I like (“American Sniper”) Chris Kyle’s simplified view of people: there are the sheep, the wolves that prey on the sheep and those who take on the wolf to protect the sheep … the sheepdogs. 100 DEADLY SKILLS’ purpose is to provide readers with enough necessary information to become sheepdogs. The method is simple, provide the sheep (easy victim) with the same tools and know-how wolves (criminals, terrorists, etc.) use on their prey … fighting fire with fire.
The simple presentation of the material is particularly effective. There are no long, laborious chapters of text to sift through. Emerson generally uses a two-page technique for each of the 100 skills he presents. The left page provides a brief, easily understood explanation of a particular skill and the right page offers a simple step-by-step graphic presentation of the skill. This one-two punch makes a solid impression that is easy to remember. The range of skills covered in the book is diverse and some of the skills are a little extreme (hopefully, most readers will wonder why they need to know how to dispose of a body). But, again, I sense that the purpose of this information is less about actually USING each and every skill as it is making people understand that most of the skills presented are already commonly used by those with ill-intent … the power is knowing what they know and finding ways to avoid or effectively counter their methods. Emerson calls the understanding/use of these skills characteristic of the “Violent Nomad” (or, in Chris Kyle’s world, the tools of the sheepdog).
So, for those of us who don’t really have a need for knowing how to: Dispose of a Body (skill #86), Steal a Plane (#26) or Cross Enemy Boarders by Sea, Air and Land (#11, #12 and #13) … what does reading such a book offer? Quite a lot, actually. First of all, I read this book while on a vacation and it provided several practical tips pertaining to everyday travel: how to hide things in a room and how to discover whether or not your suitcases have been opened. Additionally, it revealed how unsecure you really are in your hotel room with instructions on how to bypass hotel room doors and unlatch door locks. The section on surveillance techniques probably won’t come in handy for most, but understanding how to detect and lose those who may be sizing you as a potential victim certainly may be useful. Educating people on personal, cultural, situational and third-party awareness (#17 Blend into Any Environment) is probably one of the most important skills presented in the book because it’s the one skill that can be employed to avoid using most of the other skills (by having the presence of mind to avoid a potentially deadly encounter). 100 DEADLY SKILLS is filled with useful instructions on weapon improvisation, defense and safety techniques that certainly could be useful in dire situations; as well as common inconveniences, like being locked out of your home (#50 Defeat a Padlock or #53 Discretely Open a Garage Door).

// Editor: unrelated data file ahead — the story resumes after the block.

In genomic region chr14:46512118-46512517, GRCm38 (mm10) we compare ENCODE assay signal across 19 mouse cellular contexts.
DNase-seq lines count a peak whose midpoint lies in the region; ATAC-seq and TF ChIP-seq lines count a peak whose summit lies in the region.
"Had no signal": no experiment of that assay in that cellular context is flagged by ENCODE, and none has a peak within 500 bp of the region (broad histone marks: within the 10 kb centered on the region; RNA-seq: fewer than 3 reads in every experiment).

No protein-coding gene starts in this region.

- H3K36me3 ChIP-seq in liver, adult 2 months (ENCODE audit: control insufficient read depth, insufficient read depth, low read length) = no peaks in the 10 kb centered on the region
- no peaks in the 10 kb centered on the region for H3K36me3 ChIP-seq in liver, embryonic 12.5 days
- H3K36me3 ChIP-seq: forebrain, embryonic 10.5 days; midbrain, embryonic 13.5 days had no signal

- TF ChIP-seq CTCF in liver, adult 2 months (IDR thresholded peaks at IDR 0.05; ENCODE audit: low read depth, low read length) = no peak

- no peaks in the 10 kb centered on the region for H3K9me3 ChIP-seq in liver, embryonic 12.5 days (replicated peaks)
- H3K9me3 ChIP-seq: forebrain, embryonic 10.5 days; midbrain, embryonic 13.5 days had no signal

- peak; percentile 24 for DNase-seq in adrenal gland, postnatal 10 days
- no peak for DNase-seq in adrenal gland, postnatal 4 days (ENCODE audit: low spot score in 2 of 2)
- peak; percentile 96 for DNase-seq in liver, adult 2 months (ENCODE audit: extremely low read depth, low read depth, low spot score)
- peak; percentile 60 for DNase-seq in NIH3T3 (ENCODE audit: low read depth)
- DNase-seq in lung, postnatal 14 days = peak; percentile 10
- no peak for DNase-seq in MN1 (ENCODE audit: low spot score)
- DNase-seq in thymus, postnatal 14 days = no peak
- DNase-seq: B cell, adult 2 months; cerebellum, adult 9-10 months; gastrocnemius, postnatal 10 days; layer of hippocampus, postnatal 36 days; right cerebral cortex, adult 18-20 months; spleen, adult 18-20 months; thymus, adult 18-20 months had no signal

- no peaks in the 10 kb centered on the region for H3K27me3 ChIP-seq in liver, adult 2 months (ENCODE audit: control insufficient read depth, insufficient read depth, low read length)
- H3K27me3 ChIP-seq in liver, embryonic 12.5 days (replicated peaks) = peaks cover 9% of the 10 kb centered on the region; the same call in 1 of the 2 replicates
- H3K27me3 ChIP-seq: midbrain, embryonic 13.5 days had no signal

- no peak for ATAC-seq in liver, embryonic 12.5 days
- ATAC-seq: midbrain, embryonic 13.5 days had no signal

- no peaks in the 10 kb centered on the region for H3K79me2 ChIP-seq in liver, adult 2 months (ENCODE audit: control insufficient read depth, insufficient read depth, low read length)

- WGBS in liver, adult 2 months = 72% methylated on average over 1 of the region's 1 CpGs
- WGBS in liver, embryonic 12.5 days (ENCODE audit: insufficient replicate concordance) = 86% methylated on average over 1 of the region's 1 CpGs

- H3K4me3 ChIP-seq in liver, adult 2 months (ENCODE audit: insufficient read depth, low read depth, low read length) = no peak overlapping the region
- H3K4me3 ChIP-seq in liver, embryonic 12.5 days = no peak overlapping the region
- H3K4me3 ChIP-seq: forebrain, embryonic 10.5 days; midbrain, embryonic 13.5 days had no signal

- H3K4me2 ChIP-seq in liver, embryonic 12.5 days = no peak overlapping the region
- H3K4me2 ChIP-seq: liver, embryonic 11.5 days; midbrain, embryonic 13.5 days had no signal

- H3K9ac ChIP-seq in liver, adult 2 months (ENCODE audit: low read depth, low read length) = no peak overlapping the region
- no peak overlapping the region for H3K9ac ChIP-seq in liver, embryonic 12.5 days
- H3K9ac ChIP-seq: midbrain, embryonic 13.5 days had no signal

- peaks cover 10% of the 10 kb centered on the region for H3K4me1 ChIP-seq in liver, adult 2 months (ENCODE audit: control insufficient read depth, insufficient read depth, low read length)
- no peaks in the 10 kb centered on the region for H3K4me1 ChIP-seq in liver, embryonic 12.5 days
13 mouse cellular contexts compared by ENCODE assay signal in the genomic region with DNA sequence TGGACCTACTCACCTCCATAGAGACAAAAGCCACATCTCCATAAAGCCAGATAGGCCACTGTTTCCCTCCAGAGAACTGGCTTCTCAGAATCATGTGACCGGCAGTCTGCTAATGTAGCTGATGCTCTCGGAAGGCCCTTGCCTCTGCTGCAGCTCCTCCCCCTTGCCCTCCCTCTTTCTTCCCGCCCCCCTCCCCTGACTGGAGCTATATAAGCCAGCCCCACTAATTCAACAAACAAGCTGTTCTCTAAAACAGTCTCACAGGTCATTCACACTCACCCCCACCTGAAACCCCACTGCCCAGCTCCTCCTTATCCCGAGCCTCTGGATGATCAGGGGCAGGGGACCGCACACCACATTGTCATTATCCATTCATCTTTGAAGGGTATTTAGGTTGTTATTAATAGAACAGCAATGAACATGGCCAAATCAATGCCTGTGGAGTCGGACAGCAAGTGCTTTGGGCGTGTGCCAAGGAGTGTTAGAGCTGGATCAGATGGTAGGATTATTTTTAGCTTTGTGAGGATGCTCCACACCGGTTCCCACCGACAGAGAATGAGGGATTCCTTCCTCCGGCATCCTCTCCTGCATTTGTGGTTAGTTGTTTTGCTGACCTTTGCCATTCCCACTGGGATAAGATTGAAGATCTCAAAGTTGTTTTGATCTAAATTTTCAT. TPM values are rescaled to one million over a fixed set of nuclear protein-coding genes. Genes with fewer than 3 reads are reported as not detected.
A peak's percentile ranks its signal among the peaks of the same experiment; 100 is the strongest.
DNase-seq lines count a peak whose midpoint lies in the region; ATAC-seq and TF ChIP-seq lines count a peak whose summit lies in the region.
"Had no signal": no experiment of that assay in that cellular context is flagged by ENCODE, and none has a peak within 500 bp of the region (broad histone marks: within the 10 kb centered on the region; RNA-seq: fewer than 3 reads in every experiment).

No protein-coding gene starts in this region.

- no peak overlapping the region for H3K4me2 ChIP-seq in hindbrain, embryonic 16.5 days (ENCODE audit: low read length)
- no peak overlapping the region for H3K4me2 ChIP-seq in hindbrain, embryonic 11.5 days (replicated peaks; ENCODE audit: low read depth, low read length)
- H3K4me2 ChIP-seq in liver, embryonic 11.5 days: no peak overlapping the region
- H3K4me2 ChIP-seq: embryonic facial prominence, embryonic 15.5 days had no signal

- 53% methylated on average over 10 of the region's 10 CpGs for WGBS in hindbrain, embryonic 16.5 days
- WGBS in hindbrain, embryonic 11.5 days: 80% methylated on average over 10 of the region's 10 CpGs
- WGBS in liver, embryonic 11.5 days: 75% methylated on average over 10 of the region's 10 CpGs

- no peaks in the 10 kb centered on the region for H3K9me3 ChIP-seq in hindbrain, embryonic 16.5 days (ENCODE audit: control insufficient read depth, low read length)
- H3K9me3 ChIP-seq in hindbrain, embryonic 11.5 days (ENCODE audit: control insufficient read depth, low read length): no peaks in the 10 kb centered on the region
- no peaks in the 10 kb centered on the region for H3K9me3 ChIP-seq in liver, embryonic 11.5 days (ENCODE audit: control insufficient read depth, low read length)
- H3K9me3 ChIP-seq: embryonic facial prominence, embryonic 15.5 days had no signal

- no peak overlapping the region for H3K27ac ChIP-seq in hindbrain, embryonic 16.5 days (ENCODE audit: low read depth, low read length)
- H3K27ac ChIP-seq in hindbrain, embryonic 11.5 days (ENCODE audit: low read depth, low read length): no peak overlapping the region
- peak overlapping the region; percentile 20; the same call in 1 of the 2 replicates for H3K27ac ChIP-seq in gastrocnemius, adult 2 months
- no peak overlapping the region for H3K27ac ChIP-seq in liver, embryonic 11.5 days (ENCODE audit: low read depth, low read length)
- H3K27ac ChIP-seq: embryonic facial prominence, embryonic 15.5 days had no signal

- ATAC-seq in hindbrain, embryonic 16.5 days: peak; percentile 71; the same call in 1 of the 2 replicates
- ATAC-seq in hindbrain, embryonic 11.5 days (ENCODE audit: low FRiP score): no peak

100 DEADLY SKILLS is a tremendous source of USEFUL information that gets readers out of their comfort zone. Most everything presented is based on common-sense and uses common household items with a little ingenuity. Some may see such a book as equivalent to “giving the fox the keys to the henhouse”, but the author asserts most all of the items discussed in the book are commonly used by criminals/terrorists; we just don’t realize it. By giving us a better understanding of the criminal-mind’s ingenuity, we are better prepared to avoid/survive a negative encounter (especially for those who travel to less-than-friendly parts of the world).